Tuesday, February 5, 2013

Seeds of Doubt: Doubting A Good God's Anger

Lamentations is a book about the suffering of a people in great national crisis.  Judah has been exiled, their land has been taken from them, children are dead, men and women have been killed by the enemy and this all happens after the great revival under one of Judah's godly kings, young Josiah.  You can bet that the Hebrews were wondering how a good God could be so angry with them.

The writer of Lamentations, probably the great weeping prophet Jeremiah, ends the lament with the haunting question, ‘Have You (O LORD) utterly rejected us? Are You exceedingly angry with us?’ (5:22).

You may have had this question during your own suffering.  Or perhaps you haven't suffered but you wonder why the Bible would concern itself with such an angry God.  God's anger has caused great doubt in many great thinkers.  Why would God be an angry God?

Some theologians, pastors, and Christians try to deflect questions about the wrath of God.  They often try to focus on the love of God that is so clearly expressed in the New Testament.  Yet the centrality of the cross of Jesus shows us that God still gets angry and that His wrath had to be met.  I would like to suggest that that anger of God can be of great comfort during suffering and seasons of doubt.

Let's return to that question of Jeremiah, "God, are you mad at me?"  In his prayer, the prophet assumes that God is personal and that we can relate to Him.  The anger of God can actually give you reason to rejoice - God cares.  He is not impersonal.  He is not like a Father who doesn't care where his kids are or what they are doing.  If you remove anger from God's response to sin He will immediately become impersonal and more of a force than a person who cares for His kids.

One man, Abraham J Heschel put it so clearly when he wrote these words.  God, he explained,

  is … moved and affected by what happens in the world, and reacts accordingly. Events and human actions arouse in Him joy or sorrow, pleasure or wrath. He is not conceived as judging the world in detachment. He reacts in an animate and subjective manner and thus determines the value of events.

Thus anger is God’s sign that He still cares. It is the fabric out of which a more enduring friendship can be forged. Anger, 'breaks through indifference. It smashes through apathy.’ 

So God’s anger is not despotic, unreasonable, or whimsical; it is related to violations of the covenant He made with His people and therefore, in a way, it is a sign that He has not abandoned either His people or His plan."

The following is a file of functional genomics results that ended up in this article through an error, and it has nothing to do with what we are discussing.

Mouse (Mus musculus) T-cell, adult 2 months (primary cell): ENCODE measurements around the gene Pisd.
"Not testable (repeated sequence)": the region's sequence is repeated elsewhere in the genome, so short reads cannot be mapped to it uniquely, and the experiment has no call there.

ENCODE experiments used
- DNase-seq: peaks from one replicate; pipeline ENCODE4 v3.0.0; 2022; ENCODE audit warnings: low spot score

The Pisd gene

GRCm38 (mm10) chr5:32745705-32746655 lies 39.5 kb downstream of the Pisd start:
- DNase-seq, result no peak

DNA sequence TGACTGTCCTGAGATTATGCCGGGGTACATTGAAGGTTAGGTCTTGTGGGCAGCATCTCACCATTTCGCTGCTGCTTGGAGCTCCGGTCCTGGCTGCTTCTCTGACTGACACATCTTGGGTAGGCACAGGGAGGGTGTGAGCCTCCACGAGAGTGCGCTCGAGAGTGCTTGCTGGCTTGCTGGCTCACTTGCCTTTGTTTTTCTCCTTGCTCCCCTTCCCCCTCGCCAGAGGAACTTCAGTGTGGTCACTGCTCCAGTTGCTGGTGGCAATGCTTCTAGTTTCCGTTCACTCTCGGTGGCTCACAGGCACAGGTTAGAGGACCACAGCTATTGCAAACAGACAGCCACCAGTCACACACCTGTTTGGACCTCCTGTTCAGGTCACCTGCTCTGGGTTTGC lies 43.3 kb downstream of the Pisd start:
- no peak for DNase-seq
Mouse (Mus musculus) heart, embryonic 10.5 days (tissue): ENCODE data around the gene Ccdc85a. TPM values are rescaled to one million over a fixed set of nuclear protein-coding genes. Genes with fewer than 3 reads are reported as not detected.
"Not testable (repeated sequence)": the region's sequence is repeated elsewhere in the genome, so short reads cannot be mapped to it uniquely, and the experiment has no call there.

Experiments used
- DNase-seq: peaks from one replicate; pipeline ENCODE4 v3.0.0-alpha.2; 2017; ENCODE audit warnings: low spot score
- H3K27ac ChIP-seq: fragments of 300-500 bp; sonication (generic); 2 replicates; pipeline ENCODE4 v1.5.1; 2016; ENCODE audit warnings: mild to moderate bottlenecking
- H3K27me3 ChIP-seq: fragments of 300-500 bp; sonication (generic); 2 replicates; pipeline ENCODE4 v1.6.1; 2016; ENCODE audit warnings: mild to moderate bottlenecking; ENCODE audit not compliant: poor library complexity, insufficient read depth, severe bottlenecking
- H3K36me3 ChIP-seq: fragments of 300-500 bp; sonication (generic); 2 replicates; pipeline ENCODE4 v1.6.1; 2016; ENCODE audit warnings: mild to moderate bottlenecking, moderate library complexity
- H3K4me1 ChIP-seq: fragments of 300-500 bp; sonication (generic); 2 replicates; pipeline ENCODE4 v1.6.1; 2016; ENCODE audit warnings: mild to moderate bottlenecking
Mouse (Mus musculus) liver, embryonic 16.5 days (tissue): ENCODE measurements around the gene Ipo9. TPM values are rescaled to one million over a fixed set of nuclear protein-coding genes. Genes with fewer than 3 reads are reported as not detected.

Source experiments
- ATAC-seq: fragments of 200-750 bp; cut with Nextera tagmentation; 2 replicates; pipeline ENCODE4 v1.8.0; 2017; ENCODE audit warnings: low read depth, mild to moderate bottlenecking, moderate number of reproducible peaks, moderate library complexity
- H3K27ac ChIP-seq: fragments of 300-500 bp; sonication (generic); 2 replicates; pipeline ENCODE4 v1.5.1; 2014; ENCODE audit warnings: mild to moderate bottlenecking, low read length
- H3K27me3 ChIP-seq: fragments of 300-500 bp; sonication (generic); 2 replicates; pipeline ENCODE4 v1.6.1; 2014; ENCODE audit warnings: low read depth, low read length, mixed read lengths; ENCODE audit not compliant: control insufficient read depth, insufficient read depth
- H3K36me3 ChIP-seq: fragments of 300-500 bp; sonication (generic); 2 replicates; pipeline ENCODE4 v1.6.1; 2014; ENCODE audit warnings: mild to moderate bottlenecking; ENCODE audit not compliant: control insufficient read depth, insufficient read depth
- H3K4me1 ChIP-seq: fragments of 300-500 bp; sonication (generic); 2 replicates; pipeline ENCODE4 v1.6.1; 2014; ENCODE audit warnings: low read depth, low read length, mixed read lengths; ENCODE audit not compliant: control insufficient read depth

If my child were to come home and tell me that he had cheated on a test I would be angry.  The more I love my child the more broken I will be over their sin.  If someone else's child comes home and tells me the same thing, I am not angry with them in the same way that I am angry with my child.  Why?  Because I am deeply connected and I deeply love my sons and daughters.  God's anger is not a reason to doubt.  God's anger is a reason to believe that He is fulfilling His promise to be your Father God who loves you as His child.

Friday, February 1, 2013

Seeds of Doubt: Trusting Other People

As part of the Seeds of Doubt series, I am spending some time on my blog trying to answer some of the survey responses that came in for the Seeds of Doubt series.

When asked what causes you the most doubt, one person responded, "When I have to rely on other people to achieve a good outcome."  We live in community whether we like it or not.  We constantly have to rely on other people.  We might have to rely on people for big things and big projects at work or at school or we might have to rely on people we do not even know for seemingly smaller things - such as a minimum wage teenager cooking our burger at a fast food joint.  Reliance on others is a part of life.  If we didn't in some way rely on others without doubt we would drive ourselves crazy.  In other words, if we took our doubt of others to it's fullest extreme we would not be able to function in life even at the most basic level.  Reliance on self is an illusion.

The problem is that people fail all the time.  Sometimes they fail without intending to and sometimes they have malicious intent.  Sometimes people fail because they make a mistake and other times people fail us because they want to hurt us.  What should our response be?  Should we doubt everyone who wants to help or everyone who we have to work and live with because people fail?  Should our response be anger?  Should we try to do everything on our own?

In the church, people fail all of the time.  I fail the congregation of Stone's Throw at least a few times a week and those are only the things I am aware of!  If you are human you have failed those who depend on you.  What do we do when we fail or we have been brought down by others?

Doubt is an opportunity for us to look to Jesus Christ is the author and finisher of faith.  When we doubt we either swim to the deeper waters of faith or we crash and burn in the valleys of unbelief.  When we doubt others we must look to Jesus Christ who cannot be doubted in his intention or accomplishment.  Jesus forgave those who failed him.  Jesus did not base his mission success on whether or not his disciples failed him.  In fact, when his disciples failed him whether on purpose (Judas Iscariot) or out of cowardice (Peter) or just plain stupidity, God used it for His own purposes and glory.

When other fail you, do not allow it cause fear or anxiety in your heart.  When you are paired up with people from work on a project, when your spouse falls short, when your kids embarrass you, or when your classmates take all the credit, do not doubt that God is using this experience and relationship in your life to His glory and His purpose.  Allow your doubt to lead you to Jesus who will perfect your faith.